Still, Dave, Gold, whatever – a repeat of Series III on a UKTV channel means only one thing: the never-ending game of Marooned Remastered. We previously reported on this last year – with the inevitable disappointment – but we’ve been talking about it for years. (Bonus points to anyone who can be arsed going through G&T’s archives and finding out when we first talked about it.)
Well, Marooned has its latest repeat showing tonight at 11:30pm, and whilst it’s possible that the correct version of the episode may be shown, past experience shows that this is exceedingly unlikely. Which means more wailing from us, more gnashing of teeth, more abusing our genitals in dismay, and PRECISELY NOTHING CHANGING.
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It’s Friday, it’s round about lunchtime, it’s three near-identical tweets from various official accounts time! This week, as they got there first by a matter of seconds, let’s embed @RedDwarfHQ’s:
It’s a storyboard! A storyboard with actual dialogue on it! When it’s fully embiggened, you can see that the establishing shot looks somewhat similar to the recce that Richard tweeted ages ago, which, when combined with the desired angle being so high, suggests that this is a location sequence. We also now know that in one episode, the Dwarfers board a space station (I’m assuming space, as opposed to railway) amidst an asteroid storm, and split off into pairs. There’s also a joke that, while far from unpredictable, is undeniably Rimmer-ish. This is very exciting.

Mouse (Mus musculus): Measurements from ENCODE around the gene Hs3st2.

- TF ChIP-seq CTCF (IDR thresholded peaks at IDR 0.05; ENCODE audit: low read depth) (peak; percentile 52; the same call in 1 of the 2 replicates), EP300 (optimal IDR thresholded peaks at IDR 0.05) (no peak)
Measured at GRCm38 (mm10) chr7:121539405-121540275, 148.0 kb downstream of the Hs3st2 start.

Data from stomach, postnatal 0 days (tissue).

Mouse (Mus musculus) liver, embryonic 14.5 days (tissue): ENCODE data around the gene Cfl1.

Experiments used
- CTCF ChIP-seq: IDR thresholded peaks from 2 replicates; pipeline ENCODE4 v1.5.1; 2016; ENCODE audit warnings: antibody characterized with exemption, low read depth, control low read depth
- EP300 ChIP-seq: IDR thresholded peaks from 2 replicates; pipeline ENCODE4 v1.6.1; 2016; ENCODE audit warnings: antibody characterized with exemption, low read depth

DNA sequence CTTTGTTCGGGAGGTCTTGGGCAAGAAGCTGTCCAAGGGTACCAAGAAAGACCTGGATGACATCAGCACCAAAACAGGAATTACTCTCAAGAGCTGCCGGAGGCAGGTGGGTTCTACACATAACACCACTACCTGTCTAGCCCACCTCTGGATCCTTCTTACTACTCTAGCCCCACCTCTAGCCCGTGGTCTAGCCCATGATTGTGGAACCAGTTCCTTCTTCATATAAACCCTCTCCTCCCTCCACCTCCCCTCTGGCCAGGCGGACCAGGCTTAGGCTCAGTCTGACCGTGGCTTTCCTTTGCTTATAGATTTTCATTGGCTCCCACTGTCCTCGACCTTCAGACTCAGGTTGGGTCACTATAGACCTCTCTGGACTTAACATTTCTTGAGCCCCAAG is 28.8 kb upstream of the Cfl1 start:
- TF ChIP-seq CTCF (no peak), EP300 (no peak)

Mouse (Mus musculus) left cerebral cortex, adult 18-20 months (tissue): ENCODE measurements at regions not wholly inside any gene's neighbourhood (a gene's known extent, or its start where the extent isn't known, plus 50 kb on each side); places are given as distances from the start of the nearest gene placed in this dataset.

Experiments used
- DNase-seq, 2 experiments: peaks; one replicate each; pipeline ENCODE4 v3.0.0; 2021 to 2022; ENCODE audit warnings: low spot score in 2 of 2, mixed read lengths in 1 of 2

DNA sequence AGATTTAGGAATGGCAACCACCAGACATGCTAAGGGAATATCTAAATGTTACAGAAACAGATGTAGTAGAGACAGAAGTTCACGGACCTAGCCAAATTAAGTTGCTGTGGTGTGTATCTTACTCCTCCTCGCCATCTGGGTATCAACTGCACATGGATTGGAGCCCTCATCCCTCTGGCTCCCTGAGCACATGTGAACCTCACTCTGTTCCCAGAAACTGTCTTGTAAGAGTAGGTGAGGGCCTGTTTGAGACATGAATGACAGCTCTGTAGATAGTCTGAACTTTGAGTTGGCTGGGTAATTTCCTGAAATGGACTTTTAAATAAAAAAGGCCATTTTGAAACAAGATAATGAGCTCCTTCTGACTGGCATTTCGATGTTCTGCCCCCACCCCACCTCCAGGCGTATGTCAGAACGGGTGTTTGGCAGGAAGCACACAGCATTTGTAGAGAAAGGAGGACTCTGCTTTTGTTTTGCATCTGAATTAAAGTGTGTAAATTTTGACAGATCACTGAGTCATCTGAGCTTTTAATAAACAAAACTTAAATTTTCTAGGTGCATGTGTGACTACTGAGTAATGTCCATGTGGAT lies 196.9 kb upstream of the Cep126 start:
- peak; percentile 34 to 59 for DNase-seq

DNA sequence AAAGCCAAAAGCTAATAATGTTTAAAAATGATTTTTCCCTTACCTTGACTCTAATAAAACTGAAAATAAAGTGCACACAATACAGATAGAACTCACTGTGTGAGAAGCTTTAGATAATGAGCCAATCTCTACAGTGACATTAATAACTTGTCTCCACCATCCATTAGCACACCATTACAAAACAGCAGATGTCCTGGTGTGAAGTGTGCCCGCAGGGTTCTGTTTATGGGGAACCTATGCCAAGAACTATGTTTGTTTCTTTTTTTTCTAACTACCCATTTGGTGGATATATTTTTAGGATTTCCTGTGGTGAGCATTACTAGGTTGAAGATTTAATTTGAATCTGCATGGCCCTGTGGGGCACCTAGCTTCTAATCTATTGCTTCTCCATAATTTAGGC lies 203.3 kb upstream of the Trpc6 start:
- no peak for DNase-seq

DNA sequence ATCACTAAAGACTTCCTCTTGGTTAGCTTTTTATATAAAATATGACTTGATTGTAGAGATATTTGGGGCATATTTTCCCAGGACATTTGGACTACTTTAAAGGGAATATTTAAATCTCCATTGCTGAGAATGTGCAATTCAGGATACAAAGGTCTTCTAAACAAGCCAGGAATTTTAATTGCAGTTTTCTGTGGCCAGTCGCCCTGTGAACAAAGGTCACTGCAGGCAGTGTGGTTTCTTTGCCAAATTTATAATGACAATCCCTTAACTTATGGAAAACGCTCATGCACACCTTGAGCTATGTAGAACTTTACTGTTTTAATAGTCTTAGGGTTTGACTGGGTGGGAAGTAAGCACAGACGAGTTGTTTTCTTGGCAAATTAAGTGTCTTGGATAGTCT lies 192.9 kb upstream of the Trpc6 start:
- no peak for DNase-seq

Credit also to Nik Afia for the brilliant artwork, proving that he’s just as adept at capturing the likenesses of our main characters as he is at spaceships. I hope we get to see a lot more of this work at some point, either in the form of teasers ahead of broadcast, or a more substantial gallery when it’s all done and dusted.
Lunchtime on a Friday has always been a traditional time to receive a weekly dose of Red Dwarf news, and it seems that the various Dwarf-affiliated Twitter accounts have decided to follow TOS’s lead. Today, @RedDwarfHQ, @Join_Dave and @babycowLtd have all tweeted variations of the following:
Twentica! That’s an excellent sounding title. Now, I don’t know for sure, as the episode titles were not revealed to the audience at the time, but I’m pretty confident that this is one of the two episodes I saw recorded. And I wasn’t at the first recording session. While Series X stuck rigidly to the same order for recording and broadcast, it seems that they’re happy to jiggle things about this time round, a practice which took place more often than not in the old days. Either Doug, UKTV or both clearly think that this is the best episode to launch with… and without giving anything away, I can totally see why.
The pre-publicity machine is well and truly up and running now, and it’s growing ever closer. There are now somewhere between 55 and 85 days to go until the launch of Red Dwarf XI. Blimey.